Sunday, 12 August 2012

Reviewing movies (and TV)

Nowadays, movies are probably the most prolific medium in which to write reviews, and so they will obviously feature considerably on this site. Unlike most reviewers, however, I'll actually be splitting movie reviews into two categories: Fun and Art. I think the titles alone should be pretty self-explanatory, but just in case:

Fun films will be movies that should be considered basic entertainment, essentially giving viewers a good, enjoyable watch and supplying different thrills based on genre. Normally these won't be spectacular practices in cinematography or symbolism and whatnot, but can still be good films in their own right.

Art films aren't necessarily part of the 'art film' genre, although they quite often will be. These films will be more high-brow, thought provoking, well crafted movies that seek to do more than just entertain or be 'fun'; they have a deep, complex story, or a message, and usually excel in at least one cinematic category. They should also be films that have a good chance of being nominated for the academy awards.

Now, the distinction between these two categories won't always be clear, but I think this system is needed to help distinguish between the different types of films. You could have two films that are equally good in their own right, but they could be good for very different reasons; one could be an extravagant, over the top action film and another could be a morally significant, well-acted drama, and while both may get 5 stars they'll still be very different, and so the distinction and critical approach needs to be different as well.

When I review something, I'll place it into either category before the actual review, because I'll use a slightly different approach when reviewing each one; you can't judge a family-friendly action movie based on the moral questions it raises (usually, anyway...) and you can't judge a noir drama based on how good the CGI chase scenes are.

Anyway, these are the criteria that I'll be judging films on. Note that not every category is equal in terms of significance, and that their importance varies between the two major categories I set up earlier.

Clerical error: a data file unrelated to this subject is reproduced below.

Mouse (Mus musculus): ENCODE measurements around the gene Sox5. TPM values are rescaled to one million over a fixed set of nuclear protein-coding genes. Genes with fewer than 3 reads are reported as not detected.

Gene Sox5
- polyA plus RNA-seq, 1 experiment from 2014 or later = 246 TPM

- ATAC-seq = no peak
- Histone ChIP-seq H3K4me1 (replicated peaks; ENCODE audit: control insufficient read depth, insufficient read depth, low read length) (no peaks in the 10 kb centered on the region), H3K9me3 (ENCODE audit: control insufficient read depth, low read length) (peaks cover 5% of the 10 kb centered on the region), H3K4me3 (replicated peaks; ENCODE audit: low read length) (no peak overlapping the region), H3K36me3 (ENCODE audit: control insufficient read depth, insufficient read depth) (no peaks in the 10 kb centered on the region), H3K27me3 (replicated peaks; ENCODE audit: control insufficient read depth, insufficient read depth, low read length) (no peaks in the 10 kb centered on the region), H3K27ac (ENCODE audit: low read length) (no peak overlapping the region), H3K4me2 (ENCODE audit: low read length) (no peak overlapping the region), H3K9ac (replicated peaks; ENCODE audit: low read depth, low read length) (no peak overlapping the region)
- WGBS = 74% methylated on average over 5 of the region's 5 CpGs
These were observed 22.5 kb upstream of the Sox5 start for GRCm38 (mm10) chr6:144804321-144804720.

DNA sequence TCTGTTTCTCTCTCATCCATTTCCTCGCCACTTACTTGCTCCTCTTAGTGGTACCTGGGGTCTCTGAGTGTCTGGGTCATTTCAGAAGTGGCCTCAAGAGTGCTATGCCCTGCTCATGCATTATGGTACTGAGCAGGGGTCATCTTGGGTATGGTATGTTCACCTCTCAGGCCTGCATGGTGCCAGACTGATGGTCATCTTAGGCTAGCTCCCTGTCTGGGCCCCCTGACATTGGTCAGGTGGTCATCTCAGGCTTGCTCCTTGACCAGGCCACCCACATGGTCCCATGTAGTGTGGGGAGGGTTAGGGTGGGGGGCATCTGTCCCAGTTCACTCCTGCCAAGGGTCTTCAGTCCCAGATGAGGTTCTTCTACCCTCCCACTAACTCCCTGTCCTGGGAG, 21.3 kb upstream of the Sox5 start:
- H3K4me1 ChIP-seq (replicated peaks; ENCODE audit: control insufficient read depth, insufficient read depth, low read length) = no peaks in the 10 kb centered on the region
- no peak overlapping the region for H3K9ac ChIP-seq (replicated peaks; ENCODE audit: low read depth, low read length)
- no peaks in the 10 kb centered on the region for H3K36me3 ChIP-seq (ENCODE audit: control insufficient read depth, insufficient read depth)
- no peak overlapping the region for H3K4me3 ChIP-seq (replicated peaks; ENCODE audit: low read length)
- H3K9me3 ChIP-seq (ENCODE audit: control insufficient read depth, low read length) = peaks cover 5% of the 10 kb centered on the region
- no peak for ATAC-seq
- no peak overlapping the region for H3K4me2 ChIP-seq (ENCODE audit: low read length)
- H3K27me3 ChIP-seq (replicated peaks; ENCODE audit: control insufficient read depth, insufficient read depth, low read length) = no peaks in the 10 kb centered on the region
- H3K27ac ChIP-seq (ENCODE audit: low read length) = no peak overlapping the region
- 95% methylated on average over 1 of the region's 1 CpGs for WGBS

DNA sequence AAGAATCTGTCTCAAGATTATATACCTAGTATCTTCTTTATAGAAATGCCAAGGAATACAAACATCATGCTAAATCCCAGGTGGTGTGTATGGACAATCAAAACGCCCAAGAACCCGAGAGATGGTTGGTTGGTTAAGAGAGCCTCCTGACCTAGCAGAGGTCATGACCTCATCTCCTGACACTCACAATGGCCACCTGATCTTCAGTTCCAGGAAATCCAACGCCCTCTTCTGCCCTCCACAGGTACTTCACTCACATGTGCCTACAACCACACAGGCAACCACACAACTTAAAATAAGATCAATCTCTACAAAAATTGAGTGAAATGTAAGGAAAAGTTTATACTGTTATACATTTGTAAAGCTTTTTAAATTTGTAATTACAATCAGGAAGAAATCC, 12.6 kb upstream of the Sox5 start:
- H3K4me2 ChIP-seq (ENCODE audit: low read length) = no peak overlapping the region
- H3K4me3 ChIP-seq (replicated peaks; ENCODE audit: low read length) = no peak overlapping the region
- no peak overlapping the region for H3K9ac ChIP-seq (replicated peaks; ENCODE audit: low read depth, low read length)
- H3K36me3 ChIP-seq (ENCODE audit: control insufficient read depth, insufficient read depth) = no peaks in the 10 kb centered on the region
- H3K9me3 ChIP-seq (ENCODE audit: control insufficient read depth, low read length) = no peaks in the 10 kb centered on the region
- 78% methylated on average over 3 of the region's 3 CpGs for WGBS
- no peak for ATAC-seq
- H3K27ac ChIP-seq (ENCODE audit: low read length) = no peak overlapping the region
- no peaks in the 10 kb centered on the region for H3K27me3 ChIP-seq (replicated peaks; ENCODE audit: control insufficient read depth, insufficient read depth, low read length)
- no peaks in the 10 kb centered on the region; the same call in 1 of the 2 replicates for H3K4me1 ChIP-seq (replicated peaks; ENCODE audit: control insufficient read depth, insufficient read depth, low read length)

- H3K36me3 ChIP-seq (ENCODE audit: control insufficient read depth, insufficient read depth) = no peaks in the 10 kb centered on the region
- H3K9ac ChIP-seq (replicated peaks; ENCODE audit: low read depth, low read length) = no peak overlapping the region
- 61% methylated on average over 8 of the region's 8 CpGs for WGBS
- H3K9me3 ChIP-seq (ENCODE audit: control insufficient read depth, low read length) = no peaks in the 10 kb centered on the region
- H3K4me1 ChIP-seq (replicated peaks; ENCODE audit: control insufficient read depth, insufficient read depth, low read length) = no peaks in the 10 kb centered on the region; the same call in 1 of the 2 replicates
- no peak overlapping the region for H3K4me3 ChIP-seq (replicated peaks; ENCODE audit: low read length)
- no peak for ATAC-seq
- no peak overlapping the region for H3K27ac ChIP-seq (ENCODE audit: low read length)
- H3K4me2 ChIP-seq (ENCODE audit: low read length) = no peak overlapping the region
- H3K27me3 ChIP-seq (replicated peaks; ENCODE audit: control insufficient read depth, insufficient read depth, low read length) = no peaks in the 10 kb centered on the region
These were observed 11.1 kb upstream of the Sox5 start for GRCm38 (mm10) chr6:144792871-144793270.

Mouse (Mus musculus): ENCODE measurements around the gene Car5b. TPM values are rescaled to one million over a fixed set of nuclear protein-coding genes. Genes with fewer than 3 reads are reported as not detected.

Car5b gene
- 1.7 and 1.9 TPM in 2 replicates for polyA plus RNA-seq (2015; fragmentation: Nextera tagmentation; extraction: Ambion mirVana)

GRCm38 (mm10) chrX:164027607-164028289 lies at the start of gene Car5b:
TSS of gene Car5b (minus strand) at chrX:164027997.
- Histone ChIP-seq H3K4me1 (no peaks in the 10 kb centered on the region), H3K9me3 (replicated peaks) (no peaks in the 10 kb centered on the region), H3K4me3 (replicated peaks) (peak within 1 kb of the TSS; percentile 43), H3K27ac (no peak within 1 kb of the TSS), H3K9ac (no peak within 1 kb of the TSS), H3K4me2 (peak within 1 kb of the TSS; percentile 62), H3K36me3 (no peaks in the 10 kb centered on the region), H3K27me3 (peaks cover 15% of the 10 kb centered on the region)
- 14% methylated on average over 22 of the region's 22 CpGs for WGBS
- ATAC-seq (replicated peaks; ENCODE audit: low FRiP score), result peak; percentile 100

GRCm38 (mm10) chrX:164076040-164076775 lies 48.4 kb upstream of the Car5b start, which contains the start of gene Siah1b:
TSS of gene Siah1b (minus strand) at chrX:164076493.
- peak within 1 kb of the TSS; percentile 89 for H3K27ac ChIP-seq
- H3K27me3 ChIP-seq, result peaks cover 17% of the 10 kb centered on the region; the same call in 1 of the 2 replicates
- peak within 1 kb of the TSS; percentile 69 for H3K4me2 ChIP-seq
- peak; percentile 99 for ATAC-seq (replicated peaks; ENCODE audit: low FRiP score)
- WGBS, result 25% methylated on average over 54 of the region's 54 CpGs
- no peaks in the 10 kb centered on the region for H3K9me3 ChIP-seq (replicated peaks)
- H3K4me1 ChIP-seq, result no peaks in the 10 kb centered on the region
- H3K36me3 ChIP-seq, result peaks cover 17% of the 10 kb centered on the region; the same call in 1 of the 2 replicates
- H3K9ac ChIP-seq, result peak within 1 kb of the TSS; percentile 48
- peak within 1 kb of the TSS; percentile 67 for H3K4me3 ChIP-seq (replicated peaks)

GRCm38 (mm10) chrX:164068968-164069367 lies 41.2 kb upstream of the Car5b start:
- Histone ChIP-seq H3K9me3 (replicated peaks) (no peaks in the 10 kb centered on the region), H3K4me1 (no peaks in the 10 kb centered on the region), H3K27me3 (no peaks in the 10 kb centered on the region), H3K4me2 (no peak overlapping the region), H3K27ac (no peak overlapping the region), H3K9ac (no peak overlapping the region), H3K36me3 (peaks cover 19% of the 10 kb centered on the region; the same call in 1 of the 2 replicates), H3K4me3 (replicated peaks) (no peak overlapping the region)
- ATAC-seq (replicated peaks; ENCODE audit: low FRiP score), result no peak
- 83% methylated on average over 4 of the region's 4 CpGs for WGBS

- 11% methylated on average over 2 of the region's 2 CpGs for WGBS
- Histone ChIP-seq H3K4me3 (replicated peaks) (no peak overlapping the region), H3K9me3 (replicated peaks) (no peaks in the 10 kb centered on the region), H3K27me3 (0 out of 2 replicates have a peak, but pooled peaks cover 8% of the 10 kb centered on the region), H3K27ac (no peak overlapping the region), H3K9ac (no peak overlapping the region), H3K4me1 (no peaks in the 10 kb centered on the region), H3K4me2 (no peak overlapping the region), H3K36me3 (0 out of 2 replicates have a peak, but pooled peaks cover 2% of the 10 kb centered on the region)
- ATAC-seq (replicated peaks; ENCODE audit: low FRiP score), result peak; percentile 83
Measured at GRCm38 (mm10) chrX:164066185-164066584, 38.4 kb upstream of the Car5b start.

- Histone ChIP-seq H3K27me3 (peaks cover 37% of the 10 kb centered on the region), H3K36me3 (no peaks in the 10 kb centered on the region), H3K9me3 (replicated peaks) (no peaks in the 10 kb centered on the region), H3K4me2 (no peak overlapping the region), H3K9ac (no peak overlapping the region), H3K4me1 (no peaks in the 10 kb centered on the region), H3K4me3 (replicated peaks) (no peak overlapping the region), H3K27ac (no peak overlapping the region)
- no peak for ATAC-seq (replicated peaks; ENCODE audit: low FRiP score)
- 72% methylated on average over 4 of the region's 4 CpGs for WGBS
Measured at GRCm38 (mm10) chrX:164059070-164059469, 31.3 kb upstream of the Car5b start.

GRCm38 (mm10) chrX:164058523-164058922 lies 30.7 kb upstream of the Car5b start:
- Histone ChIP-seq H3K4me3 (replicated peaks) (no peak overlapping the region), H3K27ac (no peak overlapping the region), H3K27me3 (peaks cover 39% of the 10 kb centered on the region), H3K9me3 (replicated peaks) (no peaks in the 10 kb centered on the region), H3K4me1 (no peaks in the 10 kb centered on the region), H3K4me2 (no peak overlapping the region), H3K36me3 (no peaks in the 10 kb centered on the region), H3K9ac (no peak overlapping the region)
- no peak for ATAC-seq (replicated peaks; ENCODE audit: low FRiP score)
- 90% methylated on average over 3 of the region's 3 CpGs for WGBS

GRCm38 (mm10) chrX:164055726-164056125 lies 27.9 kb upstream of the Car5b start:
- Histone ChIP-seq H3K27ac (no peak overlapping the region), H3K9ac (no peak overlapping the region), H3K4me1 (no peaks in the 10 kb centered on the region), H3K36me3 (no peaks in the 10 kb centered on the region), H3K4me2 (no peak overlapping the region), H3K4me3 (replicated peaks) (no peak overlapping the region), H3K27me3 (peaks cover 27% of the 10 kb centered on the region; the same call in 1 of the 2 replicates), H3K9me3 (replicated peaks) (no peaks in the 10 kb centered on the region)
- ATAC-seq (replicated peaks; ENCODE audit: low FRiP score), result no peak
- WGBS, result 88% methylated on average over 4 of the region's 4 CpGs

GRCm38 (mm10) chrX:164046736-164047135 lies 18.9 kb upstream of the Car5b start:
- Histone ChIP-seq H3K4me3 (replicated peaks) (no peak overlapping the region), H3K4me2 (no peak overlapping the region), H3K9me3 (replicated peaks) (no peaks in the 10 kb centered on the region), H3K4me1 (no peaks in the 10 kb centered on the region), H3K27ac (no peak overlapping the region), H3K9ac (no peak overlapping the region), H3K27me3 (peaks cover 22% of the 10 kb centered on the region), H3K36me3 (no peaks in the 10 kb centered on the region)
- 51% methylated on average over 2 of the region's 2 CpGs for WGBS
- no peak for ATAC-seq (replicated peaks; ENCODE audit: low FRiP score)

Entertainment - Simply put, how much fun was the film to watch? This 'fun' can range from action sequences, laugh out loud moments, suspense and terror, mind-blowing twists and story quirks etc. The primary criteria for the 'Fun' category.

Script/dialogue - How strong was the script? How was the film's pacing? Was the story hard to follow? (and should it have been?). Also considers the dialogue in the film, judging the lines themselves rather than the execution (for the most part).

Acting/voice-over - How did the actors perform? Specifically, how well did they perform given the context and how did they carry their lines?

Depth - Takes into account everything from the plot, the significance of the film, motifs and symbolism, creativity and originality etc. In general, is the film though provoking, with a lot of substance? The most important criteria for the 'Art' category.

Audio/visual - Basically judging sound editing and music, as well as the visual look of the film. How good was the CGI, if any? How was the soundtrack and how well did the music fit the scenes?

At the end I'll take all the scores and assigning a final score to the film, which may or may not be an average.

These criterion will also be used for reviewing TV shows/episodes, if I ever do any.

You'll get a better understanding of my system after you read a couple of reviews, so stay tuned; after I explain my review process for comics and games, and release the first schedule, I'll put up some film reviews.

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